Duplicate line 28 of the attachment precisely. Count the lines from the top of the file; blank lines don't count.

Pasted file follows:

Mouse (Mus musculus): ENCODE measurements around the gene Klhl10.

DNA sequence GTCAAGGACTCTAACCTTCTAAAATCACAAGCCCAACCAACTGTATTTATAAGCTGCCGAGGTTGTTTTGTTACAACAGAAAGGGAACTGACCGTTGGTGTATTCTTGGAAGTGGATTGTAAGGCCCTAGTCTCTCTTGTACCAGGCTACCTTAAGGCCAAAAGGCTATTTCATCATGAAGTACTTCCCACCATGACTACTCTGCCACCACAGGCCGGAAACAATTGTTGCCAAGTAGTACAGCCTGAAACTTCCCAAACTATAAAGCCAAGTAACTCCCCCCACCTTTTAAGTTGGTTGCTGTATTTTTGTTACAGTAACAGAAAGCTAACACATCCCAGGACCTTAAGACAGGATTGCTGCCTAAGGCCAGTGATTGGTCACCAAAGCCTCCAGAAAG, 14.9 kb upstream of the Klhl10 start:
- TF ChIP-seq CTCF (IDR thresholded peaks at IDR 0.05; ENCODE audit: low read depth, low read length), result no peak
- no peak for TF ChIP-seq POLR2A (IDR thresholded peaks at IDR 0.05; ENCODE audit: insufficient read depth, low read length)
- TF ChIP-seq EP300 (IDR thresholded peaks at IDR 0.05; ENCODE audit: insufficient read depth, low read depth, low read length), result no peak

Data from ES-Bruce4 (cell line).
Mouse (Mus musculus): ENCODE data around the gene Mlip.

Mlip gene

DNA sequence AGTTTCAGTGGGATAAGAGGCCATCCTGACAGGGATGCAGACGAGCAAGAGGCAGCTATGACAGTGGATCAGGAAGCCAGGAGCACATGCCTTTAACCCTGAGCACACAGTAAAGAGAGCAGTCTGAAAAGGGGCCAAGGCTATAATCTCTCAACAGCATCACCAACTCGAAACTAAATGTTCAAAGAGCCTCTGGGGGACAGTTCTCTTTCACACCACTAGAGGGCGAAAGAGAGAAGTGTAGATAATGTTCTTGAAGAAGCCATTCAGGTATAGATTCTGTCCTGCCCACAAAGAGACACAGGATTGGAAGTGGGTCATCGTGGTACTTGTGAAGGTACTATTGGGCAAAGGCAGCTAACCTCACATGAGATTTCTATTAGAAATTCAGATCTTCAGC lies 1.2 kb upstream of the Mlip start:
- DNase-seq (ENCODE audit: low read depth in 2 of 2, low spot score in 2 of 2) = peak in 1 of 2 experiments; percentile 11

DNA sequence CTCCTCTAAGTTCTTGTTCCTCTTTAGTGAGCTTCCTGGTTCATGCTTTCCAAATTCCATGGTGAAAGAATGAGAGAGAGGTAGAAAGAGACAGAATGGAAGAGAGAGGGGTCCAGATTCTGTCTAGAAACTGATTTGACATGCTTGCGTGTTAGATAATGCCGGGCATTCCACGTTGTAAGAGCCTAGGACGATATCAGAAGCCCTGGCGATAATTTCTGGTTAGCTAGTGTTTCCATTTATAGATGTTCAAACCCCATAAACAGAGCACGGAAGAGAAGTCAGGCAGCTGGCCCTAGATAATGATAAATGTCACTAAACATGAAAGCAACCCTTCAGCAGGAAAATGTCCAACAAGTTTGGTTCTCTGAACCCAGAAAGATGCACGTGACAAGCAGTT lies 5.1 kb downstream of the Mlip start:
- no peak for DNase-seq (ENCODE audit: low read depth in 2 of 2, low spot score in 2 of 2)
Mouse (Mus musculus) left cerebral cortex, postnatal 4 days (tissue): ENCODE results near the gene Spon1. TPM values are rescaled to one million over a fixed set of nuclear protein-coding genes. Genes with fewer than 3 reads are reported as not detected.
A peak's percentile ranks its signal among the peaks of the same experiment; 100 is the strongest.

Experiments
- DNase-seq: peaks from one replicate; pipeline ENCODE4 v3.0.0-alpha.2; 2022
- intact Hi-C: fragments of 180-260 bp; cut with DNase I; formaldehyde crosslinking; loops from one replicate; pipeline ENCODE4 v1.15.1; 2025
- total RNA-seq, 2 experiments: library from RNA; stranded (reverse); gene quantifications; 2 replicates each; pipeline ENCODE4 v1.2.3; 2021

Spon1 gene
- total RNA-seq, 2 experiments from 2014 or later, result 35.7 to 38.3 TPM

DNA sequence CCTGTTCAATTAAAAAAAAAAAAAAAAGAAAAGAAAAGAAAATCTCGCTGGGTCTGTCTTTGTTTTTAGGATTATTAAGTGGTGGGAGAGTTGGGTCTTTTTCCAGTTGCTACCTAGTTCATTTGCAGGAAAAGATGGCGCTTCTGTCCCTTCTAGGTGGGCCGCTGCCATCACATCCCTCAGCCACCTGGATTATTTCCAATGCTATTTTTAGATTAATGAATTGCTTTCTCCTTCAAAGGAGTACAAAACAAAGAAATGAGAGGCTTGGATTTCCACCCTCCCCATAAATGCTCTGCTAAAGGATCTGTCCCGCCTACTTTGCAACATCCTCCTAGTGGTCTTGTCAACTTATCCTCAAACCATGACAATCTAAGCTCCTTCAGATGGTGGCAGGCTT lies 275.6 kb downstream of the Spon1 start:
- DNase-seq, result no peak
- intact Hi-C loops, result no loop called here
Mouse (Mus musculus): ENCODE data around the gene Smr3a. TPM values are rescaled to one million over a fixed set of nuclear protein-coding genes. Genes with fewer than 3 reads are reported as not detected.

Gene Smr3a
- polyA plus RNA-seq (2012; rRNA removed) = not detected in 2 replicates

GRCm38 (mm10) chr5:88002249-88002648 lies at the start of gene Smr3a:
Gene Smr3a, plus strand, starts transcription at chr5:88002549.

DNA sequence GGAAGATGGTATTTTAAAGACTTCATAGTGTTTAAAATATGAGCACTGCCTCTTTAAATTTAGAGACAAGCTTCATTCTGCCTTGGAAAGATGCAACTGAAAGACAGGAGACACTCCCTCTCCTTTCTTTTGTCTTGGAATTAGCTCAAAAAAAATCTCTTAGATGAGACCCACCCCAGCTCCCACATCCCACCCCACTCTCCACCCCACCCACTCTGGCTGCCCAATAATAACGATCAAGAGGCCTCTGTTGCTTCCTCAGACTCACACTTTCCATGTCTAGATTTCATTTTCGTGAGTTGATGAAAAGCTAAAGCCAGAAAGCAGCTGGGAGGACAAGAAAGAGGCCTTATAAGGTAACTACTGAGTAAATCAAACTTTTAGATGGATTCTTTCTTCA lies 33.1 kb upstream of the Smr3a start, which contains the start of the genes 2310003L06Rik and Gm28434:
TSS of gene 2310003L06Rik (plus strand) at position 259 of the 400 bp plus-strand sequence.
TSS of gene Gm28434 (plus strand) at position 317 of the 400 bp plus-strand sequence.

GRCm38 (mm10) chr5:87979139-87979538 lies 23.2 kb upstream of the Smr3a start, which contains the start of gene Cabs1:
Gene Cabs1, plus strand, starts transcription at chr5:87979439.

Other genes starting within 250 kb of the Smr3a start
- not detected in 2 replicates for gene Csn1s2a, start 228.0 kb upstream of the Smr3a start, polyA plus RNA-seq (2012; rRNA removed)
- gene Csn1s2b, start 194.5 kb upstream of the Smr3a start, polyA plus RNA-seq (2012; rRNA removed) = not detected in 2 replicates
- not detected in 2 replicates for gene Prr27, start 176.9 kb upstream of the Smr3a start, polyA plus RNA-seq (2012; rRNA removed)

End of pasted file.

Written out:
Gene Smr3a, plus strand, starts transcription at chr5:88002549.